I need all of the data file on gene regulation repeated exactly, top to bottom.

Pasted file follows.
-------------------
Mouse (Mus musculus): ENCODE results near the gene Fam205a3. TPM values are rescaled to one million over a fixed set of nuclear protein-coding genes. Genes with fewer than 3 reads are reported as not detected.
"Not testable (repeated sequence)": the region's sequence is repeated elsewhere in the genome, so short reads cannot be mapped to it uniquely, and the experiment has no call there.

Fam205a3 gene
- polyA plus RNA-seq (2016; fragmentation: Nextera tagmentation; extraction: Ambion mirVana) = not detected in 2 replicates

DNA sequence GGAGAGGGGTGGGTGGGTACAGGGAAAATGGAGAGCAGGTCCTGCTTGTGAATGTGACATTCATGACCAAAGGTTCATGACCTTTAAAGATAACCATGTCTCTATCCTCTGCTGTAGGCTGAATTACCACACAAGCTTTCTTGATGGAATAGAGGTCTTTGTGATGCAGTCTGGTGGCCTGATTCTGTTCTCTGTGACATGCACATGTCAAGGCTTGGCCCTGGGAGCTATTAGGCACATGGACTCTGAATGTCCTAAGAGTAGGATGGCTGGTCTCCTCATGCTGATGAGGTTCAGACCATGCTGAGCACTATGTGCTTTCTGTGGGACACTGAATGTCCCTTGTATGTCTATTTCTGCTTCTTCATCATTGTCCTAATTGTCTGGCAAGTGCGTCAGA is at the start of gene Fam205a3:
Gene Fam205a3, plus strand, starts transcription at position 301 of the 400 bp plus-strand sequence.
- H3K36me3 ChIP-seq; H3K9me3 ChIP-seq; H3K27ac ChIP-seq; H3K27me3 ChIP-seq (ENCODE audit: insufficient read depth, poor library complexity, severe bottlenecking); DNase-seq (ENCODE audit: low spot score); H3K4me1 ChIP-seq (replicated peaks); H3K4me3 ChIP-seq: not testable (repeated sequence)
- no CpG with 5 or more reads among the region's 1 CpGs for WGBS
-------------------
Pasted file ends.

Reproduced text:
Mouse (Mus musculus): ENCODE results near the gene Fam205a3. TPM values are rescaled to one million over a fixed set of nuclear protein-coding genes. Genes with fewer than 3 reads are reported as not detected.
"Not testable (repeated sequence)": the region's sequence is repeated elsewhere in the genome, so short reads cannot be mapped to it uniquely, and the experiment has no call there.

Fam205a3 gene
- polyA plus RNA-seq (2016; fragmentation: Nextera tagmentation; extraction: Ambion mirVana) = not detected in 2 replicates

DNA sequence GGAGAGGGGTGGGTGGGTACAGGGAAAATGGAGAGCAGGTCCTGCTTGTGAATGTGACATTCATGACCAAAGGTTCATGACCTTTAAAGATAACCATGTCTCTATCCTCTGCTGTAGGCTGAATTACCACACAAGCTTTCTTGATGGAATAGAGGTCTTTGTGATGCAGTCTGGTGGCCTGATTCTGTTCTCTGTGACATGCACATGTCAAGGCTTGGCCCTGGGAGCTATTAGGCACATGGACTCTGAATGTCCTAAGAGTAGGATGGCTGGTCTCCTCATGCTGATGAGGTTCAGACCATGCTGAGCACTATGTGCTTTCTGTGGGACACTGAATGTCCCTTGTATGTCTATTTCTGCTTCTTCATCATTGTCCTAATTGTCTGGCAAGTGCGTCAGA is at the start of gene Fam205a3:
Gene Fam205a3, plus strand, starts transcription at position 301 of the 400 bp plus-strand sequence.
- H3K36me3 ChIP-seq; H3K9me3 ChIP-seq; H3K27ac ChIP-seq; H3K27me3 ChIP-seq (ENCODE audit: insufficient read depth, poor library complexity, severe bottlenecking); DNase-seq (ENCODE audit: low spot score); H3K4me1 ChIP-seq (replicated peaks); H3K4me3 ChIP-seq: not testable (repeated sequence)
- no CpG with 5 or more reads among the region's 1 CpGs for WGBS